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i am new to the web development environment, having came from a unix/c environment. i've been recently asked to create a web app, which i thought would require postgresql, java/j2ee, and javascript for the client interface. as i had wanted a nicer gui, i've been reading up on extjs, which looks really nice to me.

a colleague mentioned that the time needed time needed to learn all these various pieces is time consuming, and Jdeveloper seems to provide most of what we'd need (i was shown a demo, which appears to be able to generate some nice web interfaces).

what are the pros and cons with the different approaches ?

some i can think of: - jdeveloper is an integrated ide, which creates UI easily, tightly integrated with database. (pro) - jdeveloper will be heavier? (con) - wizard generated code may be harder to refactor ? (con) - java/j2ee/js+extjs needs to develop things from ground up (con)

thanks in advance for sharing your experiences and thoughts ... sam

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While this is very subjective topic, I still strongly advise against "integrated IDEs". Be it IDEA, Netbeans, JDeveloper, Eclipse, you name it: don't overdo it, and don't over-rely on them. They tend to cover a good part of the development, but the moment where you want to get outside their "integrated" technologies, you are in trouble. As you also mentioned, generated code is also much harder to maintain.

I have been doing 2 commercial project with ExtJS. Pros are: (1) Much easier to start and do quickly a working application, (2) most of the logic of things like, say, pagination of large number of records on the client side (keeping only 3-4 pages in memory for example) is already done for you, and (3) working with a bit of lower level abstractions is much nicer and feels more rewarding and productive, instead of the J2EE approach "we have a model to develop a process to create a framework", which is intimidating even to developers with 10+ years experience.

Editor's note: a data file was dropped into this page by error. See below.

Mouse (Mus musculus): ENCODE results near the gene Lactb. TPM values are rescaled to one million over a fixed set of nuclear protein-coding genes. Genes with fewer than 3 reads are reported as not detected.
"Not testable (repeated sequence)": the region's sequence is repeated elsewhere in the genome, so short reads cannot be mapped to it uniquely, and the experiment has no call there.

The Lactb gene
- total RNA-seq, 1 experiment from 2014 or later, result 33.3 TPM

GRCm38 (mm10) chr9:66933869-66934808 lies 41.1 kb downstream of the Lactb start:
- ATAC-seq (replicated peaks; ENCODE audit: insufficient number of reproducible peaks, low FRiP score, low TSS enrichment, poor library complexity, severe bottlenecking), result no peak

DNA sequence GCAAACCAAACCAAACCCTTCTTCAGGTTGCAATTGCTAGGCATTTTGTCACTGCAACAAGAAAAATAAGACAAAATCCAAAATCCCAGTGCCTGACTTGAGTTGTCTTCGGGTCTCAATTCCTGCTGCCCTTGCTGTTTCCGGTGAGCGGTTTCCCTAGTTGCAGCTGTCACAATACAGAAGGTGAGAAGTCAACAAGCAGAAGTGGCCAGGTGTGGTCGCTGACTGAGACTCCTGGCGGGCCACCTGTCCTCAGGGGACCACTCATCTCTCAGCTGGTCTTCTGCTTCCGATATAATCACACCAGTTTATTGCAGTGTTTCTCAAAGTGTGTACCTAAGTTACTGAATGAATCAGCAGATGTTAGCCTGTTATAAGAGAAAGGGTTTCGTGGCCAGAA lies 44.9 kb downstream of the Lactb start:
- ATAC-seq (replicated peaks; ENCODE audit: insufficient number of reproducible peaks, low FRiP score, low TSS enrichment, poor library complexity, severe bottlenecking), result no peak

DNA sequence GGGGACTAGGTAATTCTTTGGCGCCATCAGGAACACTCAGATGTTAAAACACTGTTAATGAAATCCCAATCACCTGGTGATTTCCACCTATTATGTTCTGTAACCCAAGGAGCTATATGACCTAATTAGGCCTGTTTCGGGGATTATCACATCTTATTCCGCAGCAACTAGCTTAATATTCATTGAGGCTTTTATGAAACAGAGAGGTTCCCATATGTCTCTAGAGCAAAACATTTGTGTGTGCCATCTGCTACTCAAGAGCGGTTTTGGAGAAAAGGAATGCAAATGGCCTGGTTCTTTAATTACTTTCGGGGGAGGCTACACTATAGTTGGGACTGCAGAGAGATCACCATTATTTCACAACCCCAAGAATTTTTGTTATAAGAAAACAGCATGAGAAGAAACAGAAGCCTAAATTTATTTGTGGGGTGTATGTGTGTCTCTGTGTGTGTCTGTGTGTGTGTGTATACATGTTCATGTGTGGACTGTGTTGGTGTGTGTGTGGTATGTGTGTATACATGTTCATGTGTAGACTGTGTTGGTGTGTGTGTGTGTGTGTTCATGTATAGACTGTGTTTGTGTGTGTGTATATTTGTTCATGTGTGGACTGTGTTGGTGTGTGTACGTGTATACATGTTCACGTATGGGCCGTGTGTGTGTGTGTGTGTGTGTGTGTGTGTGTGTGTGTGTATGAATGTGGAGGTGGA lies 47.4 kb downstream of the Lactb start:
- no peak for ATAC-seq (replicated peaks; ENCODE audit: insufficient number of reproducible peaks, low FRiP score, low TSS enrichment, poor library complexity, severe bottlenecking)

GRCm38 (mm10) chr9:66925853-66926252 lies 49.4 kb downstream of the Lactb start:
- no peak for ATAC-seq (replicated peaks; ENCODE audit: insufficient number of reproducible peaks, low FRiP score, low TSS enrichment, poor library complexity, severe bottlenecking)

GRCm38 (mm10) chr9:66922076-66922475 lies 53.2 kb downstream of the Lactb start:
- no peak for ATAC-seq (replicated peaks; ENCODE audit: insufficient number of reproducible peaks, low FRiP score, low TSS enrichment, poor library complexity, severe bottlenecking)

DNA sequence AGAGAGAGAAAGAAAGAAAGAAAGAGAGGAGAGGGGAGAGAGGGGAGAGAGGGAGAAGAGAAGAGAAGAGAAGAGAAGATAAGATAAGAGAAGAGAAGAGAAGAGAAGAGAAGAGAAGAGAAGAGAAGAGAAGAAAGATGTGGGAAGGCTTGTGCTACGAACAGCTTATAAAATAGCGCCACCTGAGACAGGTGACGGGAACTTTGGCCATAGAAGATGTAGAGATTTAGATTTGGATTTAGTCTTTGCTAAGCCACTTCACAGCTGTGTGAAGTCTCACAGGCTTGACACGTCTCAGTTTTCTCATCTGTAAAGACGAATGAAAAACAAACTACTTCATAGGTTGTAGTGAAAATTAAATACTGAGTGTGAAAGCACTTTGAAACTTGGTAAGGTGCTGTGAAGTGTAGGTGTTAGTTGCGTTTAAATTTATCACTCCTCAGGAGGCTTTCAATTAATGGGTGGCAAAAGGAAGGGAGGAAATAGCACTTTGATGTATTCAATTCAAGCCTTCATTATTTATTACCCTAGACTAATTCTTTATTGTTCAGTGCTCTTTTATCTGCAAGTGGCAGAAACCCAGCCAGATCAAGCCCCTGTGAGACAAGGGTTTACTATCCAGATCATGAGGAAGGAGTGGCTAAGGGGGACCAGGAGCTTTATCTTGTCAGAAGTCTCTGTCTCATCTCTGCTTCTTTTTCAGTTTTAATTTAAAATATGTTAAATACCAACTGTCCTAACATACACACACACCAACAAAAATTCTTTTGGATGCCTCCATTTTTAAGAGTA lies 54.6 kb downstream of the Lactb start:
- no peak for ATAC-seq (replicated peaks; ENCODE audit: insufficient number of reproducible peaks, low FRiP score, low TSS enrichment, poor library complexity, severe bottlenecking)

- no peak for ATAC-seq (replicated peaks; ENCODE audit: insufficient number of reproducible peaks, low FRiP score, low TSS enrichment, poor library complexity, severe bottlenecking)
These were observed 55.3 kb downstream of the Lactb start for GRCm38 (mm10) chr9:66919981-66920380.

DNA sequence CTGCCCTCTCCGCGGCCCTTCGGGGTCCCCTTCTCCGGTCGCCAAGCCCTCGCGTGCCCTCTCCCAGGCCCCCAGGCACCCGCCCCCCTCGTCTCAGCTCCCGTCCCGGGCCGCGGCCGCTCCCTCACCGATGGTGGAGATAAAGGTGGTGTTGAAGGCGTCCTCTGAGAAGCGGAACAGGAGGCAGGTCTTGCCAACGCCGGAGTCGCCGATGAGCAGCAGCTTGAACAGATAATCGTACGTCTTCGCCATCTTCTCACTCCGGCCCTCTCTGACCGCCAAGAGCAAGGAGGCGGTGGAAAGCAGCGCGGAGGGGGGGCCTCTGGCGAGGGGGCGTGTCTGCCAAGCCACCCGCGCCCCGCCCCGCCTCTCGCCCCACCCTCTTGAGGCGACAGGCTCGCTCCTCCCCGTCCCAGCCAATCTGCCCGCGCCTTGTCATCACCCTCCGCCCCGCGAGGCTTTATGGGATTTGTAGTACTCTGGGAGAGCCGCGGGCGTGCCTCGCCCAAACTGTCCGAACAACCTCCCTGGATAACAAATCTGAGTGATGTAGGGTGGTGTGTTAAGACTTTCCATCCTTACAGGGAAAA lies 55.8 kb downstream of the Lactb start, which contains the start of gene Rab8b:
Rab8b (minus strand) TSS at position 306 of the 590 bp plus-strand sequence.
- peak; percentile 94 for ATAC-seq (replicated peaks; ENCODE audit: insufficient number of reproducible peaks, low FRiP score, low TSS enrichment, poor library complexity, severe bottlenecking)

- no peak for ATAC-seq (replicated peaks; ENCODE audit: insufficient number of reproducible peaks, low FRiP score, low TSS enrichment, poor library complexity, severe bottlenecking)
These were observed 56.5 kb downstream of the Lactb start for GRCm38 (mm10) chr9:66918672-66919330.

Cons: not everything you want, will be there. For example, if the management (or the customer) gets on your head for that tricky round corners on certain sections in the Web page, then it's good luck -- you have to Google it, find CSS wrapping libraries written on JS, etc. The 2nd project I did with ExtJS ended up consuming 40% of its schedule to small GUI tweaks.

In spite of that, I still strongly advocate technologies which are easier to comprehend right away, and give faster results initially. Nobody is well motivated if they have 6 months schedule and they got to see their first real result at the end of the 2nd month.

Hope this helps.

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Why does it matter if JDeveloper is heavier. Its not gonna be the part of web application anyway.

Now few suggestions. I would like to suggest you to go with the development, meanwhile try understanding the underlying technologies, namely, JSP, Servlet, Servlet Filters etc.

It doesn't matter what IDE you use. I prefer IntelliJ and Netbeans. IntelliJ is commercial, by the way there is a community version available though but that misses some really powerful tools/features required in web development. So, you are left with JDeveloper, Netbeans and Eclipse. Choose whatever you like to.

You should employ some rapid web development framework, for that I would like you to look into Wicket or Stripes. Heard good things about Play framework as well. For JavaScript part, I would suggest you to look at JQuery and JQuery UI, its a very powerful framework with a very good community support.

Another alternative can be Spring. Grab a Pro Spring book, and start developing your app with this all-in-one powerful framework. Even the official documentation is awesome. Spring IoC, Spring MVC, with the good Spring JDBC API. In the former option JDBC API is missing you need to grab some kinda ORM for that, or come up with your own code. Here you will get the benefit of easy maintenance and you would be able to add new features quite easily.

But let me say it again. You must know underlying technologies. Because what you don't know may hurt.

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If you're looking into JDeveloper, I assume you are considering Oracle Application Development Framework? My experience with this framework is that it makes some simple development tasks very easy, and some hideously hard. In particular, customizing the look and feel extensively can be time consuming.

If you are happy with the look and feel of basic ADF, and your needs are met by the components provided, the framework can save you some time. If you need full control over the appearance of your application, or your use cases do not match the predefined components, I would recommend looking into other frameworks.

One benefit of using ADF or similar frameworks is that you can quickly produce basic web applications without extensive knowledge of HTML, CSS, or Javascript. Whether this is important depends on the skill set of your development team.

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One part that people are missing in the answers is that what JDeveloper and more specifically ADF gives you is an end-to-end solution that covers not just the UI part but also how you bind it to the business services, and also a simpler solution for building the business services.

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